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Seasonal workers have more choices this year – so employers will have to keep them happy

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Holiday hiring and Holiday market

A "now hiring" sign is seen at Bath & Body Works in the Boulevard Mall in Amherst.

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Will there be enough registers open when consumers try to cash out this holiday season?

That depends on how much luck retailers have with their seasonal holiday hiring.

Experts are projecting a slightly smaller need for holiday seasonal workers compared to last year, but that doesn't mean retailers are having an easy time filling those positions.

The tight labor market and increased wages are a challenge for retailers hiring for the holiday season.

Part of the reason is a shrinking pool of available workers. More baby boom-era workers are aging out of the workforce. Others have dropped out of the workforce for reasons from child care difficulties to a renewed respect for work-life balance.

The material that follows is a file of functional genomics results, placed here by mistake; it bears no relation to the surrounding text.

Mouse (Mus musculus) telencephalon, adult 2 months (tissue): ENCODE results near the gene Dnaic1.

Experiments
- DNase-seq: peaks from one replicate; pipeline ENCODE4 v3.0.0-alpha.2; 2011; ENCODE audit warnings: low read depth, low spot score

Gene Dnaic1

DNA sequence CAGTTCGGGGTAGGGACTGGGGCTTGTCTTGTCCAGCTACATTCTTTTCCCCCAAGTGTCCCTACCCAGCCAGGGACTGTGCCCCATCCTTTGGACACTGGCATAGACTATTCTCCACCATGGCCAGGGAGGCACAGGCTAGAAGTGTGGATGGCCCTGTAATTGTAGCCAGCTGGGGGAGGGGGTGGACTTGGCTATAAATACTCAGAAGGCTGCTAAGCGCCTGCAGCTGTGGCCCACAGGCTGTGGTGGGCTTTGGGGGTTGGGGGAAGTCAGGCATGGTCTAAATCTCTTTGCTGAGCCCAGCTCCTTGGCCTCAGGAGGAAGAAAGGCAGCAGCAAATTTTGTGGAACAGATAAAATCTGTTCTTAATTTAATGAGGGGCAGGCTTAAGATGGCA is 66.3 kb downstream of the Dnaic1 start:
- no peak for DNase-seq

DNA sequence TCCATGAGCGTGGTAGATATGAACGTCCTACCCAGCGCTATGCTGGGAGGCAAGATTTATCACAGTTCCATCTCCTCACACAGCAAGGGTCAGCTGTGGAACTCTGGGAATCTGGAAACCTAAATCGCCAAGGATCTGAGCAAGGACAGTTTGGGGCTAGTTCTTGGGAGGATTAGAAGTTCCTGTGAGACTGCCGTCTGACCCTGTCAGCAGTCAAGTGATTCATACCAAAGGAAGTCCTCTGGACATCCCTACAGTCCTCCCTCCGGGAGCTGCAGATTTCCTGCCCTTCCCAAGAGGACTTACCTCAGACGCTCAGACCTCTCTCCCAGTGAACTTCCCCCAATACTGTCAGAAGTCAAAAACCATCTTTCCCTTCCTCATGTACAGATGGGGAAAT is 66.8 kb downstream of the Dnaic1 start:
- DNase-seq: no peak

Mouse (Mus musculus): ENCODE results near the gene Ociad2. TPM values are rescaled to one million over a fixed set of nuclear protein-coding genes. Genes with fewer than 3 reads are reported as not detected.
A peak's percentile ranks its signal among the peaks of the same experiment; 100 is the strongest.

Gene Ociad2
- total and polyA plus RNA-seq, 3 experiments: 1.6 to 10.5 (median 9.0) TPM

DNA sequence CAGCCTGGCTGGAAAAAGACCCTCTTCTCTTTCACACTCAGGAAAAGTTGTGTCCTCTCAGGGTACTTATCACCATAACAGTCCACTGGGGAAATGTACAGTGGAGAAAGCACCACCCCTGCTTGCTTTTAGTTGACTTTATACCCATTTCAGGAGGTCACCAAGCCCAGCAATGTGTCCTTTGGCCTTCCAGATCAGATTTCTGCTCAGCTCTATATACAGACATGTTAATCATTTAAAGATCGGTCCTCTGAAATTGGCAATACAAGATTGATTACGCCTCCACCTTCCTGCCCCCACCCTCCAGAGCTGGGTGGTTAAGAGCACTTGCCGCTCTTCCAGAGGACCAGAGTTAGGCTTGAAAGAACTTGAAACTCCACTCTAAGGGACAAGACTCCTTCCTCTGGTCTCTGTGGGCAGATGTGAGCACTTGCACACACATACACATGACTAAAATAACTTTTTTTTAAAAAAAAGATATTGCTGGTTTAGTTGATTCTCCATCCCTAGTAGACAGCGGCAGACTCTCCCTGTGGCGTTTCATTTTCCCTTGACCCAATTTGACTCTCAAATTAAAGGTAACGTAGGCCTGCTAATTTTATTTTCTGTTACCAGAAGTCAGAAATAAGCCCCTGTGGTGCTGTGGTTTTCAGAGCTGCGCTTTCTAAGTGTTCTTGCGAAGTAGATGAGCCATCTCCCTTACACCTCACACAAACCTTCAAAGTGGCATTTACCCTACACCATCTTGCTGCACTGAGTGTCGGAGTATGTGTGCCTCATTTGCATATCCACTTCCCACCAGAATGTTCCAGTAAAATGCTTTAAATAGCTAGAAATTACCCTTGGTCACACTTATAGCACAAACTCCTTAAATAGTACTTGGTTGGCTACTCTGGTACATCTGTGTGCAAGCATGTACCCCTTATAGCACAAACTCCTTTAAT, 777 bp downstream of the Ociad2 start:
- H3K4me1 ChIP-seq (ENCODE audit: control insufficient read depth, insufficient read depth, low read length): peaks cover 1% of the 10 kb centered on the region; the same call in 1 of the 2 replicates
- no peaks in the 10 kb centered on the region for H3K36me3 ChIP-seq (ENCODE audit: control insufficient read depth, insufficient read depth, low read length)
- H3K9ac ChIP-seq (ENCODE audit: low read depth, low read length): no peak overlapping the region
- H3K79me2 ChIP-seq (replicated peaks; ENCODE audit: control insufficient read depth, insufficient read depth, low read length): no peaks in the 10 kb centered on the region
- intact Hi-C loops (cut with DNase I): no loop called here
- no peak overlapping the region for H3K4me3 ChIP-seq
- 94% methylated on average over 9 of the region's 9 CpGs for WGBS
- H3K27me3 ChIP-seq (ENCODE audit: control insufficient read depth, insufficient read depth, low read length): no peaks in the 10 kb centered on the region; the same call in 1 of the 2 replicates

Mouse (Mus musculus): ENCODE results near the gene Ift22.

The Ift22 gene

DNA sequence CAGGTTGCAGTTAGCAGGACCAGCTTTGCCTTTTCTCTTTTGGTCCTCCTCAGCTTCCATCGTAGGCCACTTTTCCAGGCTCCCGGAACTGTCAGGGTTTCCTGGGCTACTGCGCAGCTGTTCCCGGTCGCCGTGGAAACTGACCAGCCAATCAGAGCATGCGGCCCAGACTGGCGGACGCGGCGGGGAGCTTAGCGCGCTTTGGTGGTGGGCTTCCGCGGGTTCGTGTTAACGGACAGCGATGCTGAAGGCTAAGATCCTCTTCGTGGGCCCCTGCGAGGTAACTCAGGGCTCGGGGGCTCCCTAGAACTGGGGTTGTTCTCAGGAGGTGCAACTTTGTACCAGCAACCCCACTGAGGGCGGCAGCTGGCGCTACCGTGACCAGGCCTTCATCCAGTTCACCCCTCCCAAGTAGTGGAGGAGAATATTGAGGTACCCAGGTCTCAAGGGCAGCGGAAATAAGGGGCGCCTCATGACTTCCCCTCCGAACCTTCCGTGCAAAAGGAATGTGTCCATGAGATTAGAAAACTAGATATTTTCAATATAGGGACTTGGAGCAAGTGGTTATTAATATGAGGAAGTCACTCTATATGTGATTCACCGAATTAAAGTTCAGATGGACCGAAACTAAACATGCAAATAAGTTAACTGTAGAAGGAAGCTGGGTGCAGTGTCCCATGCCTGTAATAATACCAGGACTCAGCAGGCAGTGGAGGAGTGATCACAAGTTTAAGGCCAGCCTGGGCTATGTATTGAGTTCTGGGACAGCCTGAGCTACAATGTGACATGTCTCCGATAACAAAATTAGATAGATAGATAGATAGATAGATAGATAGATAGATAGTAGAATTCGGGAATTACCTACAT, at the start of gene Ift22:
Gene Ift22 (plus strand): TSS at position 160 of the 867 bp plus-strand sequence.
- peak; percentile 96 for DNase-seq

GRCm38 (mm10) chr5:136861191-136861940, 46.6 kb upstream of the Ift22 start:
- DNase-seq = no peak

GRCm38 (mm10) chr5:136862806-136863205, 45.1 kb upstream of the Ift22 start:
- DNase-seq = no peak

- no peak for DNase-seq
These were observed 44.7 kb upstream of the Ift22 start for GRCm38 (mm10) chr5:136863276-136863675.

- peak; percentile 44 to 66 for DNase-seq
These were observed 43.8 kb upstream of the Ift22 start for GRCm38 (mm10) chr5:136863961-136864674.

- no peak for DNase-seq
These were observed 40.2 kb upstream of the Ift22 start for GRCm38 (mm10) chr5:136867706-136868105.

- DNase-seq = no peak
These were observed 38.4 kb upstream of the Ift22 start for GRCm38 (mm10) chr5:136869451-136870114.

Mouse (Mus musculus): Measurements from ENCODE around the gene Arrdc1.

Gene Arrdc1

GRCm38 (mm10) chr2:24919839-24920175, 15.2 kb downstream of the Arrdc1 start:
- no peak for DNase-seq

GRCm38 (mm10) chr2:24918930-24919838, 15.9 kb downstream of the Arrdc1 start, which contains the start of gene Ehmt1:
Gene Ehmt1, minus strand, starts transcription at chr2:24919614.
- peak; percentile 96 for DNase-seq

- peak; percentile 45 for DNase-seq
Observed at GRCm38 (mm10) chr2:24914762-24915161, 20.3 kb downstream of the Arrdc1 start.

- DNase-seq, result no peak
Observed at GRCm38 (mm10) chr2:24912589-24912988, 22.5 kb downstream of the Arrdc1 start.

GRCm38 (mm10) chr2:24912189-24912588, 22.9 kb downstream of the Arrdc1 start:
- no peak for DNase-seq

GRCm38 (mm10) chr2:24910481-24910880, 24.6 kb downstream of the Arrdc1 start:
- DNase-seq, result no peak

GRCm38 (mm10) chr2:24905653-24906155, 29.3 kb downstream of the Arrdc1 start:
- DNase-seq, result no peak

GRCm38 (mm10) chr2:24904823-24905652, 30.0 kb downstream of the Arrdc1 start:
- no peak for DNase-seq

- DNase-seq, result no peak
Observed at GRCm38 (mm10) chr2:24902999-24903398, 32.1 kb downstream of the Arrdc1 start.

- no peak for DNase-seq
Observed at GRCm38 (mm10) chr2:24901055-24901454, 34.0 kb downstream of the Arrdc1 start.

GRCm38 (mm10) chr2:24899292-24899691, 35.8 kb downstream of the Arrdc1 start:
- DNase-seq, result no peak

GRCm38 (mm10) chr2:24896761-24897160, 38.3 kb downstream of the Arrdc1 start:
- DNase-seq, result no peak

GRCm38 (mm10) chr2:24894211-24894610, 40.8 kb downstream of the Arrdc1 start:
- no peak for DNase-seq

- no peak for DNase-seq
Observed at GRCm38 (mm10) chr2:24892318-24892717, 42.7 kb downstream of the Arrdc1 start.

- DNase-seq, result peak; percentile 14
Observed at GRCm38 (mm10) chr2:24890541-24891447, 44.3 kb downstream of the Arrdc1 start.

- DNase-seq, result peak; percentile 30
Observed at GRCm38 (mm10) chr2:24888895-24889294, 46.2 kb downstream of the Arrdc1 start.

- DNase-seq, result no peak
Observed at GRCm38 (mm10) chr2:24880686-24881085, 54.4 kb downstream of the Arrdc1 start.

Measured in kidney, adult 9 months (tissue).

And while there used to be a dependable segment of retirees who would come out of retirement to work for the holidays – the specter of Covid-19 has fewer of them willing to do so.

What's more, employers are competing against all industries for workers, as the labor shortage universally plagues all segments of the economy.

Employers that do snag workers will have to be on their best behavior to keep them, experts said. It is all too easy for workers to jump from one job to another if working conditions aren't right or if better wages and hours are available elsewhere.